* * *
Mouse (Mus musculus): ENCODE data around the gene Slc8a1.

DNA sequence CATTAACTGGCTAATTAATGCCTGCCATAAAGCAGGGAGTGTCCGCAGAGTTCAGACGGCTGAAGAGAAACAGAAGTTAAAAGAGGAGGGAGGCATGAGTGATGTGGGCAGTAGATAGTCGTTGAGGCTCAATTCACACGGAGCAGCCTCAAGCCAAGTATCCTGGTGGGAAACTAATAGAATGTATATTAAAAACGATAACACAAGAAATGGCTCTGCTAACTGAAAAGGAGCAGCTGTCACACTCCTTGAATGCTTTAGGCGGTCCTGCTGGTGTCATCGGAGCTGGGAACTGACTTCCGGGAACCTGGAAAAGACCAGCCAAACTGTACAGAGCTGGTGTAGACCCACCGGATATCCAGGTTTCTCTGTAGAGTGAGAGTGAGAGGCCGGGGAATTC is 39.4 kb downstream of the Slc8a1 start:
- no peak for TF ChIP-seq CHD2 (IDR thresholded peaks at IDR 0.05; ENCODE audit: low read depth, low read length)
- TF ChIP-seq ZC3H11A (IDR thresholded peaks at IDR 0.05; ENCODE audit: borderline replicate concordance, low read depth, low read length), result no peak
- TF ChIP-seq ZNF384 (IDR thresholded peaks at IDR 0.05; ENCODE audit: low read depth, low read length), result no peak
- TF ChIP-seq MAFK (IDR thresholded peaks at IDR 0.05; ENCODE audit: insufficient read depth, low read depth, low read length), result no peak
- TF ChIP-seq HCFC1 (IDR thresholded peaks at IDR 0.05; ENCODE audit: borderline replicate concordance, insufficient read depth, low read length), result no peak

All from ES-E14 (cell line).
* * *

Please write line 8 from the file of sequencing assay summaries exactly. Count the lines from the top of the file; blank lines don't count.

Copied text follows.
All from ES-E14 (cell line).